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Bloke on the Range videos

Well, here goes... I'll split this over several posts.

So that image above was doing the rounds and I thought it was absolutely hilarious, so it got sh1tposted on the FB page:

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Everybody has a ruddy good laugh about it, up to the point some SSAA types started ragging on me for it:

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Surely the way in which the image was used in advertising for a paid-for magazine should be obvious. SSAA seem to realise that a beaulock had been dropped, cos they pulled the original post and replaced it with a different one a few days later. So our friend Ask Ask sends me a nasty PM (which I won't post cos it doesn't add anything), and posts the front page of the article in the thread....

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As if that makes it any better...
 
So then the author and photographer himself pipes up:

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Note the specific claims underlined in red here, they're important and we'll get back to them in a bit:

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So anyway, replies ensued:

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All went quiet, and then someone alerted me to this, which he posted on his personal page (visible to anyone) and asked people to share far and wide. So I guess I should oblige, right? :D

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Well, that's rather interesting, cos:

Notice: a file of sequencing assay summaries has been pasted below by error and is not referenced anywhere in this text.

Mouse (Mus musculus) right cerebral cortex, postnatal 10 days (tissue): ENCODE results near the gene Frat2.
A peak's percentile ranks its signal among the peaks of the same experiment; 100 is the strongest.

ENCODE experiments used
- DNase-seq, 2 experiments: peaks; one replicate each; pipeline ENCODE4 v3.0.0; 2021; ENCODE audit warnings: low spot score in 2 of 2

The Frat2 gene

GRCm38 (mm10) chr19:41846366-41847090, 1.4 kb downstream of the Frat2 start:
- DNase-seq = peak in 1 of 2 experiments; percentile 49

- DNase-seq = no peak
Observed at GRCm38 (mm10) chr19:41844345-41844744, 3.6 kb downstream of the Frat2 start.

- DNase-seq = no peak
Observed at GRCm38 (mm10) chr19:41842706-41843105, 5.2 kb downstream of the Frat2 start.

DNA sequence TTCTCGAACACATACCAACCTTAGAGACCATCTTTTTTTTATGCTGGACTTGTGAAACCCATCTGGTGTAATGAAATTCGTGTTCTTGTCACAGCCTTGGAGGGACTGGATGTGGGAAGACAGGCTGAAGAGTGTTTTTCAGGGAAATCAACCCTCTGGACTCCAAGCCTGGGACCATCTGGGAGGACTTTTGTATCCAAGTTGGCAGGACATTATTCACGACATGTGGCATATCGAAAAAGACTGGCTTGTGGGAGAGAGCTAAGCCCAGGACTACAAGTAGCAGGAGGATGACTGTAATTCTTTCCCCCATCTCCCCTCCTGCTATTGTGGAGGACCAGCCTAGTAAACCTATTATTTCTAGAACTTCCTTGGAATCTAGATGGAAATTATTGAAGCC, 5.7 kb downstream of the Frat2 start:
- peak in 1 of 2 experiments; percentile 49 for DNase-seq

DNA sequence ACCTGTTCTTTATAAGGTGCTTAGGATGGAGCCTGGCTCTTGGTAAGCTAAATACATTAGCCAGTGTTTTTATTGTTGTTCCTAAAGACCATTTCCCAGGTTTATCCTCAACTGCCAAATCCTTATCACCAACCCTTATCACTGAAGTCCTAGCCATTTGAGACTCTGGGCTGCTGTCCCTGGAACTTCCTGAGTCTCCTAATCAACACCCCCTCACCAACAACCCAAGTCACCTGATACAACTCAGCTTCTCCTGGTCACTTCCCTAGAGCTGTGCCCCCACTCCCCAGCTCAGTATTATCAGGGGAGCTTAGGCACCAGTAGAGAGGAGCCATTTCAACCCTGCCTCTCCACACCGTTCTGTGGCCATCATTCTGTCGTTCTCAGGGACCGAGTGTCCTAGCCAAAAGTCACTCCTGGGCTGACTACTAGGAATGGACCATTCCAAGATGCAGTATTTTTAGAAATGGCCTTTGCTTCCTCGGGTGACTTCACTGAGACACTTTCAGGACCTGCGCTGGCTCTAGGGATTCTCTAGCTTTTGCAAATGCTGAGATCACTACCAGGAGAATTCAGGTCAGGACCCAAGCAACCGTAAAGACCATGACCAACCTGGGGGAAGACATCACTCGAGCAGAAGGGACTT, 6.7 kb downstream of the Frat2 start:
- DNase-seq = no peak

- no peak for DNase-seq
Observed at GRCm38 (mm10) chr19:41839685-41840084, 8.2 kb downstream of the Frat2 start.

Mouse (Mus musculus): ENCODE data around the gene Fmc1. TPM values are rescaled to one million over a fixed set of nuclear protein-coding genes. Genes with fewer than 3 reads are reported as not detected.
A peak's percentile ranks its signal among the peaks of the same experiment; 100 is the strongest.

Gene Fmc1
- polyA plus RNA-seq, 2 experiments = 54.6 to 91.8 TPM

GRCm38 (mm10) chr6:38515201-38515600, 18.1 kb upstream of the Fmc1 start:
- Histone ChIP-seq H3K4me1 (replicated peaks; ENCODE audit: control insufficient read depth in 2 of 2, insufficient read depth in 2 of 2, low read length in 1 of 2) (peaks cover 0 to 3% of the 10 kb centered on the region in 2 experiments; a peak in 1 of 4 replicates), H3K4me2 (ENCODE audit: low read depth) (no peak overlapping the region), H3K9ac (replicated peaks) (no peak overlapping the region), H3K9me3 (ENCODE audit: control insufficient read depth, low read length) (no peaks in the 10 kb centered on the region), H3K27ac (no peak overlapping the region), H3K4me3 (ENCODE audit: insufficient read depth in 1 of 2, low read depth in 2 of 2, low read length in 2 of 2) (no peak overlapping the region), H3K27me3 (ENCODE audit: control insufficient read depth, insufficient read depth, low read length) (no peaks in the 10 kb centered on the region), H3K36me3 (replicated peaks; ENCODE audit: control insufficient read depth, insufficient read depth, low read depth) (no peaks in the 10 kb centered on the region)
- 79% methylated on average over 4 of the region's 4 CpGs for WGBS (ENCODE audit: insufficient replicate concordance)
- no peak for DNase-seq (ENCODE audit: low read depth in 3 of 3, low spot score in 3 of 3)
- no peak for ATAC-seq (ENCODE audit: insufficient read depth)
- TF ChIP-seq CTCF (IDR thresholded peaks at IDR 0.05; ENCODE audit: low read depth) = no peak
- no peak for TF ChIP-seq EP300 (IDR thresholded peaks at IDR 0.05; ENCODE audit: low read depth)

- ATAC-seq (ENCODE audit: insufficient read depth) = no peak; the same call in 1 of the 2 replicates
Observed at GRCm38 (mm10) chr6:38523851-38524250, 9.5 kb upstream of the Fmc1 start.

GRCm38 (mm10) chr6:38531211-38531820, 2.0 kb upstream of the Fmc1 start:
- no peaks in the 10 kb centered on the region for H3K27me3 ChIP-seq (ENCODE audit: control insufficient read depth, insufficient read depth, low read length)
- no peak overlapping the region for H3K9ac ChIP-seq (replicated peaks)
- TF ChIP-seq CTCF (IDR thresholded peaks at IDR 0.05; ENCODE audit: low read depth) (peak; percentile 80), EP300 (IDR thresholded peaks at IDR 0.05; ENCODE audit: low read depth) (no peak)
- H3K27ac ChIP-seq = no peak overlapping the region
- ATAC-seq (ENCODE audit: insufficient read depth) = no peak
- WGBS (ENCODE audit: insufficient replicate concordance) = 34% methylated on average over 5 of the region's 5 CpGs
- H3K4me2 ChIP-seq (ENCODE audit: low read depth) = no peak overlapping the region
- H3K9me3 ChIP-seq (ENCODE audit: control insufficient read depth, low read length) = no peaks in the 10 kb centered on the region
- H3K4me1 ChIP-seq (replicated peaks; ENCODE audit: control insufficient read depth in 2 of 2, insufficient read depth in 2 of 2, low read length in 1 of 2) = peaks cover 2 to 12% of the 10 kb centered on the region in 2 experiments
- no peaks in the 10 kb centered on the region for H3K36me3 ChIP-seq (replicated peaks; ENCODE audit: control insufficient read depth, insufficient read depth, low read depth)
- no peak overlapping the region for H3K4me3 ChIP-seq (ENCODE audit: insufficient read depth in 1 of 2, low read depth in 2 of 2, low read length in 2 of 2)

1. That historical (and thoroughly lame) grip from the old police manual is not the same one as used in the advertising or the article, and he's used a different one with the support hand the opposite way around;
2. It's a barricade supported position, not freehand;
3. He's used a different modern image not the one from the article/ad...

I guess I must definitely be the f*ckwit here, as he said, since I can see an obvious problem with this! :D
 
And as a final catty parting-shot in respect of him saying that I should read the article cos then I might learn something about pistol shooting, let's just say that nobody serious teaches this any more:

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Themanwho

LE
Book Reviewer
Is there a resource/vid that shows how new rifles (of any kind) were cleaned up at units prior to issue to squaddies? I recall in Sgt York the lads being given their rifles and told to get the grease off, out of the barrels etc.
In the course of thirty years' service as an armourer and then Tiffy weapons, I went through more than a few unit issues of new (and refurbed) weapons, from '85 onwards. Mostly weapons came from the manufacturer or Base repair organisation either lightly oiled or inside green plastic bags and wrapped in that yellow wax & greased sheeting and drenched in thicker preservative oil. The former was normal for large scale issues, the latter was usually reserved for individual replacement weapons which had come from BOD Donnington or some other depot.

However, on one occasion during pre NI training, the MUF range Thompson died, and a "new" M1A1 Thompson was sent down from Donnington, in its own packing case. It was factory fresh and was wrapped in brown waxed paper, greased fabric and was covered in Cosmoline. It took about five kettles of boiled water to get that sh1t off, a couple of hours for me and the other crow armourer. Before we mounted the MUF range brackets onto it and took the wooden furniture off, we had a test fire (obvs). The QM was rather unimpressed that we used about half of the training package's allocation of .45ACP for a cabby, but well, who wouldn't?
 
Also, if he wants to get rather damp-gusseted about Fairbairn, there's the whole issue of various forms of hip shooting he was a big promoter of, to the degree that they were adopted and dominate the WW2 revolver training manuals...
 

4(T)

LE